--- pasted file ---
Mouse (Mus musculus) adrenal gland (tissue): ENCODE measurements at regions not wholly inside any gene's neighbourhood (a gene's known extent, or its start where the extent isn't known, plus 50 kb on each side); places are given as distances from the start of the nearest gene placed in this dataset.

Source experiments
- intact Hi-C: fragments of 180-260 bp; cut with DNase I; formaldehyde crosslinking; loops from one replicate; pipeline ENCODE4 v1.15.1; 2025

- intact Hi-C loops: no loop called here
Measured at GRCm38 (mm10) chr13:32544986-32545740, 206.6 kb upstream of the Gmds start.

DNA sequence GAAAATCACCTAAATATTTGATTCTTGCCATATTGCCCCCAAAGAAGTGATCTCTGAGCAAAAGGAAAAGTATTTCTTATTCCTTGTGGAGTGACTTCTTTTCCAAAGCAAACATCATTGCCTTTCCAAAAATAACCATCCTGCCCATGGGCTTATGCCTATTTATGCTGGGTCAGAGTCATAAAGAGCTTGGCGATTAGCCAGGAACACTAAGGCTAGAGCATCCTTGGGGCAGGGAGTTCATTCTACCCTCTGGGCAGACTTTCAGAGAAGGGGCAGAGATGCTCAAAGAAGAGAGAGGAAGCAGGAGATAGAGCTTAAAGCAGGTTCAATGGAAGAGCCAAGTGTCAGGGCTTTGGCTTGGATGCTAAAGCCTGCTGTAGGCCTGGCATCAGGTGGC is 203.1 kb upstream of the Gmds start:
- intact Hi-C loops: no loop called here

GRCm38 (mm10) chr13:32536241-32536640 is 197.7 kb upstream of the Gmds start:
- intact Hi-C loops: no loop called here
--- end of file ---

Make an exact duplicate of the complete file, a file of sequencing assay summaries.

Mouse (Mus musculus) adrenal gland (tissue): ENCODE measurements at regions not wholly inside any gene's neighbourhood (a gene's known extent, or its start where the extent isn't known, plus 50 kb on each side); places are given as distances from the start of the nearest gene placed in this dataset.

Source experiments
- intact Hi-C: fragments of 180-260 bp; cut with DNase I; formaldehyde crosslinking; loops from one replicate; pipeline ENCODE4 v1.15.1; 2025

- intact Hi-C loops: no loop called here
Measured at GRCm38 (mm10) chr13:32544986-32545740, 206.6 kb upstream of the Gmds start.

DNA sequence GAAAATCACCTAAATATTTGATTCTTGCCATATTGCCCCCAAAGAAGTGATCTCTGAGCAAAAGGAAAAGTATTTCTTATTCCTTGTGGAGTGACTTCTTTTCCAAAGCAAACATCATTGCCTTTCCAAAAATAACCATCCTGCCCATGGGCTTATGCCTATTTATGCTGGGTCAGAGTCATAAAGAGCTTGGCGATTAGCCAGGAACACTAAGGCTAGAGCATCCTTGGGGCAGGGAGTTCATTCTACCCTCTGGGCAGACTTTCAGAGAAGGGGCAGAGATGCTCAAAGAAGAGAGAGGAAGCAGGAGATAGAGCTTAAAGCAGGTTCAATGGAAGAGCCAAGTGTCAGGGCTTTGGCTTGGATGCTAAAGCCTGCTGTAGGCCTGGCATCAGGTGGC is 203.1 kb upstream of the Gmds start:
- intact Hi-C loops: no loop called here

GRCm38 (mm10) chr13:32536241-32536640 is 197.7 kb upstream of the Gmds start:
- intact Hi-C loops: no loop called here